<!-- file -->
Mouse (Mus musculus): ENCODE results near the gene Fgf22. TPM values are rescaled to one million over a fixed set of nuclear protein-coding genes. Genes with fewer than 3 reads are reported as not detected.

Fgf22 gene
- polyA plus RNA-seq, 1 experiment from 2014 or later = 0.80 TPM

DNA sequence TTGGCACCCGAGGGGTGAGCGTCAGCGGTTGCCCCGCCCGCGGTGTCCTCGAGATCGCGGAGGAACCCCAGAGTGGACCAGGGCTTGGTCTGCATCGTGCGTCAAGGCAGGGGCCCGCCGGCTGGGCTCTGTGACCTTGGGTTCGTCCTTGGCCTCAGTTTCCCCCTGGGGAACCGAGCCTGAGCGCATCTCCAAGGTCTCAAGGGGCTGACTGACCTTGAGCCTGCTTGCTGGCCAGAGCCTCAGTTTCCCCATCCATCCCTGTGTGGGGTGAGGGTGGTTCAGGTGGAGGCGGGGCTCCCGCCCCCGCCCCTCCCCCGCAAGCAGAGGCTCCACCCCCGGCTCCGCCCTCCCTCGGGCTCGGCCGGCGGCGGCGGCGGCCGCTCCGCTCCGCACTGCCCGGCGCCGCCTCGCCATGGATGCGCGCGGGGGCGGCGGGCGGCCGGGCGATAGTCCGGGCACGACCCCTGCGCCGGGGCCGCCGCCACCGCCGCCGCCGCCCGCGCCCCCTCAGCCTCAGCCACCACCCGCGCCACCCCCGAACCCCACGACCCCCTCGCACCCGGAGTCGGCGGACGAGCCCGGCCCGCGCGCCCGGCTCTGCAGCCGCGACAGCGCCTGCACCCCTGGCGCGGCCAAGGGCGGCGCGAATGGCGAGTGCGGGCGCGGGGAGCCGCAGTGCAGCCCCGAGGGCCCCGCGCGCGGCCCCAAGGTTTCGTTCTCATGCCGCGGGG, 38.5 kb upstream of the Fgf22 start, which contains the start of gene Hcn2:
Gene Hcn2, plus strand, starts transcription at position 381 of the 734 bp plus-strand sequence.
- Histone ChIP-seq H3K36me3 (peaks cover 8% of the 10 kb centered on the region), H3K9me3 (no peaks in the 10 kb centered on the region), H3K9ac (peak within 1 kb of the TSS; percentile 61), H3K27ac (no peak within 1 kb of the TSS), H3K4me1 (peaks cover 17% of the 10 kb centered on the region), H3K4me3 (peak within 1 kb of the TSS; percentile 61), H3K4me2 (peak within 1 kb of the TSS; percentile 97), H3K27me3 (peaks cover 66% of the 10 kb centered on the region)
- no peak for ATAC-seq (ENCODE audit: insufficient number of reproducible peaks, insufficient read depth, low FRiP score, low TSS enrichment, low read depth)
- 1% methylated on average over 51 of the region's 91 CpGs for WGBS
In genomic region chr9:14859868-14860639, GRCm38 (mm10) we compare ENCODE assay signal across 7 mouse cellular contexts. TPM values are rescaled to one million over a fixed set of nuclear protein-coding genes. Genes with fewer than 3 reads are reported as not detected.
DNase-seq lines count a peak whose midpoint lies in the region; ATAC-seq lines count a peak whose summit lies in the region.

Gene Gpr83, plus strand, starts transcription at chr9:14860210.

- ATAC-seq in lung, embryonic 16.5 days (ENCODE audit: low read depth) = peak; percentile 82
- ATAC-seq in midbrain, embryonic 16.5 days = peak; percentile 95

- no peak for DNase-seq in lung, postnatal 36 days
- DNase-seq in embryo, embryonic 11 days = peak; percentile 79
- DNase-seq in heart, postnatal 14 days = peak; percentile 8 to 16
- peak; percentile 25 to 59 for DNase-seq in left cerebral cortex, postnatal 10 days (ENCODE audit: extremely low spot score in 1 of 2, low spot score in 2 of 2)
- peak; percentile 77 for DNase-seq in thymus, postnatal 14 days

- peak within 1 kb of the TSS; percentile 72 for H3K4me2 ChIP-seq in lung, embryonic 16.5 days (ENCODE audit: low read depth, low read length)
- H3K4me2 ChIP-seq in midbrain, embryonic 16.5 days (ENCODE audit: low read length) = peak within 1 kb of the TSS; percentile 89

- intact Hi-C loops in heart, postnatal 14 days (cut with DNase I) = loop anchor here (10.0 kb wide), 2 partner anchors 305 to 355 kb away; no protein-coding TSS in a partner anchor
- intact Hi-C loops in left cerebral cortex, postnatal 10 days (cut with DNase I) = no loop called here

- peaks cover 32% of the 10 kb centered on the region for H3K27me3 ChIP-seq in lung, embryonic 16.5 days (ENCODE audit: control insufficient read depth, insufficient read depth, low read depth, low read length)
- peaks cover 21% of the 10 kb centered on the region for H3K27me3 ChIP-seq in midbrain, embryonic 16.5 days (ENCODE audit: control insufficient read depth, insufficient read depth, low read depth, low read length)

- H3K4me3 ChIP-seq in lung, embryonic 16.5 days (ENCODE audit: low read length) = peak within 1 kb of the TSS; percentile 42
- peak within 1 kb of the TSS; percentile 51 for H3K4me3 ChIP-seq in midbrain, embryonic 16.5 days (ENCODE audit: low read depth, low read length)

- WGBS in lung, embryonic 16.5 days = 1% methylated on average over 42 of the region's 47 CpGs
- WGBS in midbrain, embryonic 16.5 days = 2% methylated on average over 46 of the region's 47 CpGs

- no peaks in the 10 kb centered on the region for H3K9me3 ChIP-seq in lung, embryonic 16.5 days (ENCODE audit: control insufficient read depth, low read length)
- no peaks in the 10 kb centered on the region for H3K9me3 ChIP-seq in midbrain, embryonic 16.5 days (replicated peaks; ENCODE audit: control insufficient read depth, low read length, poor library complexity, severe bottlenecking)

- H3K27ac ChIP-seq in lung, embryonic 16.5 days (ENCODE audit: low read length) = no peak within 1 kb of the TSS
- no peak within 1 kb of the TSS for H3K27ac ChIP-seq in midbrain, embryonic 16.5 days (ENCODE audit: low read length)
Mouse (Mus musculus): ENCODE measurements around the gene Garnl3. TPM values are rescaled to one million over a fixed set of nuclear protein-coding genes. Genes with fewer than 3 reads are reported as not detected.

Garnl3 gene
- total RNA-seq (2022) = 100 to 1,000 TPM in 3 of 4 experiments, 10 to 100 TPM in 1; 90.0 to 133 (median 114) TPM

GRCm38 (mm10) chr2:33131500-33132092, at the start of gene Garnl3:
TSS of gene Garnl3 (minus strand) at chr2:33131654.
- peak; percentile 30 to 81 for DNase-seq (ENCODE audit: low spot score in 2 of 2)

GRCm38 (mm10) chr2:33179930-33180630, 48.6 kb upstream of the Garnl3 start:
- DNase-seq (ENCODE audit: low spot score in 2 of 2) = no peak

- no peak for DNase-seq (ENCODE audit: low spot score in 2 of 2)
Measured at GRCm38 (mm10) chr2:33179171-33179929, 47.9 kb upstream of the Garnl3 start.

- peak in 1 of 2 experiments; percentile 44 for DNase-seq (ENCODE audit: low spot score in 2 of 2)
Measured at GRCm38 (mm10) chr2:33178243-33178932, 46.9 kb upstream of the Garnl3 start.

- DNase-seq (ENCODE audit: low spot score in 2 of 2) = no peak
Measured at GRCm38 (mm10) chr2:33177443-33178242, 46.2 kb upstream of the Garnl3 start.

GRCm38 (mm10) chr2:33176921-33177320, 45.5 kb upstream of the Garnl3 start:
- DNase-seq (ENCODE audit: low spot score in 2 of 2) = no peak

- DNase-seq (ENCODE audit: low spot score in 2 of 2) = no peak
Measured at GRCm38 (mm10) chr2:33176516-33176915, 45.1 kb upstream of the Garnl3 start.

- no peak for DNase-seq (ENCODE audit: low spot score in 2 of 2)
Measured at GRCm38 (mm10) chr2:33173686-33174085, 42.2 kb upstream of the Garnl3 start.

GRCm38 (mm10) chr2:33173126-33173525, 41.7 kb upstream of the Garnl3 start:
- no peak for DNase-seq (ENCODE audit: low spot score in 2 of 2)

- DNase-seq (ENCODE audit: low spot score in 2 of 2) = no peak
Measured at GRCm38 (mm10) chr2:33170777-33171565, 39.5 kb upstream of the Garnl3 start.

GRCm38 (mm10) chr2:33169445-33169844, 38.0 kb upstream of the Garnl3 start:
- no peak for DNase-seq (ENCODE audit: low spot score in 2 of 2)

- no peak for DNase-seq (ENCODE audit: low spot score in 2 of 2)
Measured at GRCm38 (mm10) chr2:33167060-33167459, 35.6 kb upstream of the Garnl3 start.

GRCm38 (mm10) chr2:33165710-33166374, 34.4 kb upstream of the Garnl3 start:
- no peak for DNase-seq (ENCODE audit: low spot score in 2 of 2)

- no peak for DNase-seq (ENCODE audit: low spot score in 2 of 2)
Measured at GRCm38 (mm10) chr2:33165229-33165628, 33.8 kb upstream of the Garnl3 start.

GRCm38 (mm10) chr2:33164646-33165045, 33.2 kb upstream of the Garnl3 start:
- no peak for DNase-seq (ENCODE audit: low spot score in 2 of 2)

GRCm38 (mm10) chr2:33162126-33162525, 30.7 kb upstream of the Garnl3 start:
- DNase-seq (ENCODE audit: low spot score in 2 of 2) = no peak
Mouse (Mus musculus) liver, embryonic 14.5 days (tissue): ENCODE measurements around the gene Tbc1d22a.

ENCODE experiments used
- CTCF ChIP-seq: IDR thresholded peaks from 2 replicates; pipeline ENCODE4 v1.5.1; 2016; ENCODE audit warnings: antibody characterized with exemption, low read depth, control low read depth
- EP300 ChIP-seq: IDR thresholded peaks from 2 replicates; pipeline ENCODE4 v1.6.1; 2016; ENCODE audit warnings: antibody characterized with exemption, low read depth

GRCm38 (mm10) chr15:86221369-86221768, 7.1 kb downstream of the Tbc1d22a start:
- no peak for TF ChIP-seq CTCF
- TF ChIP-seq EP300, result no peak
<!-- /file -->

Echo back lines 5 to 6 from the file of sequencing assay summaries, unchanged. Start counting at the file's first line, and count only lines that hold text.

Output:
Gene Hcn2, plus strand, starts transcription at position 381 of the 734 bp plus-strand sequence.
- Histone ChIP-seq H3K36me3 (peaks cover 8% of the 10 kb centered on the region), H3K9me3 (no peaks in the 10 kb centered on the region), H3K9ac (peak within 1 kb of the TSS; percentile 61), H3K27ac (no peak within 1 kb of the TSS), H3K4me1 (peaks cover 17% of the 10 kb centered on the region), H3K4me3 (peak within 1 kb of the TSS; percentile 61), H3K4me2 (peak within 1 kb of the TSS; percentile 97), H3K27me3 (peaks cover 66% of the 10 kb centered on the region)